Gulam Sarvar belongs to a community of weavers in Benaras who are renowned for weaving Benarasi saris through generations. But nowadays, the community is receiving attention for another reason: TB. “Initially I was not feeling hungry, then I started coughing and feverish,” says Sarvar. “Then I became really weak and was bed-ridden and could not work anymore.” Gulam was infected with TB.
This is not just the story of Gulam Sarvar. There are thousands of such weavers who are becoming a victim of this disease. Around 30% of the population is infected with TB. It is easy for the weavers to get infected because of the dingy spaces they work out of. There is not much light or fresh air in the rooms where the looms are and the conditions are perfect for the TB bacteria to come into full form. The dust, the smoke and the fibre also add to the hazardous mix which brings down their immunity – priming them for an attack.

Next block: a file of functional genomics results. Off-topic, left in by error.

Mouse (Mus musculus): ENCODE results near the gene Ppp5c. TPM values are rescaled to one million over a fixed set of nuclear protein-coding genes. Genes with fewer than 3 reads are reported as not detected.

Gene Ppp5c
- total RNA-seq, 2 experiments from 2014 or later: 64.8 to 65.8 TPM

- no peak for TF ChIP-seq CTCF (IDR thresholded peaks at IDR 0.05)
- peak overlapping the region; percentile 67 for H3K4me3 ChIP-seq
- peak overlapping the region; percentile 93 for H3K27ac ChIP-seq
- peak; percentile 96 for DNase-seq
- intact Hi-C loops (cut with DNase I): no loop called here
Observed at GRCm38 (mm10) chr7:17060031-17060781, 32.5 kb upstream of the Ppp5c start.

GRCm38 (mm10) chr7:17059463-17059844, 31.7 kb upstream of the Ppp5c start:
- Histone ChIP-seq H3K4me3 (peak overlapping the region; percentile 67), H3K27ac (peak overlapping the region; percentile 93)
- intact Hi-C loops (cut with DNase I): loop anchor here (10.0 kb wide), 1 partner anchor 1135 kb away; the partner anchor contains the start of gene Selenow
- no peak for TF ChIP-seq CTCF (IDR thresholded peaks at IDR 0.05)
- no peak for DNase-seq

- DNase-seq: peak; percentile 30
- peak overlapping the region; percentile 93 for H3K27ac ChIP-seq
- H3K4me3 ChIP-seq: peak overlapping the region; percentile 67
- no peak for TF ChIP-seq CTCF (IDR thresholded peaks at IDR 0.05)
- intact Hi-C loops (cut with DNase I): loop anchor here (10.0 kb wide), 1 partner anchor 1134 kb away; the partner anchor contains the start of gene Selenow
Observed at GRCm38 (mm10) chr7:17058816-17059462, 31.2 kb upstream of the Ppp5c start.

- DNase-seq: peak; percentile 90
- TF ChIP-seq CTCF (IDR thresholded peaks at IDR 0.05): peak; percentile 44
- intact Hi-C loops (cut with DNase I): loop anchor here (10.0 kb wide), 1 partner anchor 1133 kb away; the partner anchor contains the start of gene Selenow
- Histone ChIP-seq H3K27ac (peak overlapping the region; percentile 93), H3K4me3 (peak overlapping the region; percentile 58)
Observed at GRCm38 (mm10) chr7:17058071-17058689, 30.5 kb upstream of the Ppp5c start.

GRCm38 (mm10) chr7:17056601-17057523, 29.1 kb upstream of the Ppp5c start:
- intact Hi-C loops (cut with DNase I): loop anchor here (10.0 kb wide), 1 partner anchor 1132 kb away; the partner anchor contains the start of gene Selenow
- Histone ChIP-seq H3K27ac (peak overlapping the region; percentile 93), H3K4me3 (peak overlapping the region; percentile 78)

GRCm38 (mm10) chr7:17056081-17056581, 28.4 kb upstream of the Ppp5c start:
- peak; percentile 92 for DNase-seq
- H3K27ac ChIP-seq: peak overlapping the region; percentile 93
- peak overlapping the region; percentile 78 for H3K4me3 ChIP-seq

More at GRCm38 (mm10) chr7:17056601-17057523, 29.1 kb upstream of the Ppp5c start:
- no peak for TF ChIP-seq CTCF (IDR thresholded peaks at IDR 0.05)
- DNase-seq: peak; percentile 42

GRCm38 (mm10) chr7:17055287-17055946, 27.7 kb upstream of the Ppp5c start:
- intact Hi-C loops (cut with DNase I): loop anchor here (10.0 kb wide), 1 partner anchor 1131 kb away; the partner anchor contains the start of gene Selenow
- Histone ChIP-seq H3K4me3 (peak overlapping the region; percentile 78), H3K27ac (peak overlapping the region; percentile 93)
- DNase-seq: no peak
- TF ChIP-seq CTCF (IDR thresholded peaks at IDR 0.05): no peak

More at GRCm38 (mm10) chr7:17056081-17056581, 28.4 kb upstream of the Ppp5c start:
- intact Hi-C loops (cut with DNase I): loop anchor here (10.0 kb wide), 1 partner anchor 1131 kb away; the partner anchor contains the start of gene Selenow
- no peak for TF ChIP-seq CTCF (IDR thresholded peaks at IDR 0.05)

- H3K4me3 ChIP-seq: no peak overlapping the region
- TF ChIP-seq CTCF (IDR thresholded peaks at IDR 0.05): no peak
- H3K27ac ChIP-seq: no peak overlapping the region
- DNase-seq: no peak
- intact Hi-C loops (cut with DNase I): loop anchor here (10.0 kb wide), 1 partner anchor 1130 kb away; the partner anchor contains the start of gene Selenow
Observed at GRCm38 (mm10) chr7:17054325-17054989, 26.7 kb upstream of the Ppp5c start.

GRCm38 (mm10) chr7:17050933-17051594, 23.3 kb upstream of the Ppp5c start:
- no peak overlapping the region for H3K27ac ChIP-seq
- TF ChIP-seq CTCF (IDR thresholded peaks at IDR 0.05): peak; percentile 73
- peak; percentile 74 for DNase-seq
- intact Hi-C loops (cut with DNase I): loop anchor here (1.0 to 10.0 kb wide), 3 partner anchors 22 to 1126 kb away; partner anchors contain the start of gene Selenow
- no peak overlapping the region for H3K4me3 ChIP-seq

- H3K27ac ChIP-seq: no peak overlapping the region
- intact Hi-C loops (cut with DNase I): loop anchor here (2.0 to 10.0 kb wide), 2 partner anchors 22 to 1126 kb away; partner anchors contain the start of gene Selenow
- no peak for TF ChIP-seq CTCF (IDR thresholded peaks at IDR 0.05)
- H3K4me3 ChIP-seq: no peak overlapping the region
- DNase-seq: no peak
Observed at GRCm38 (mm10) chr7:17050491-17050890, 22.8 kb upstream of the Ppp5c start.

Malnutrition is another reason why the weavers' immunity is low. What worsens the state of the patients is the lack of proper medical attention and facility. On one hand the government officials are negligent and the other is the problem of patients going to quacks instead of trained health professionals. This is aggravated by the poverty of the weavers. “We take the medication for as long as we can afford it,” says Badarunisha. But can we afford to leave these weavers to their fate?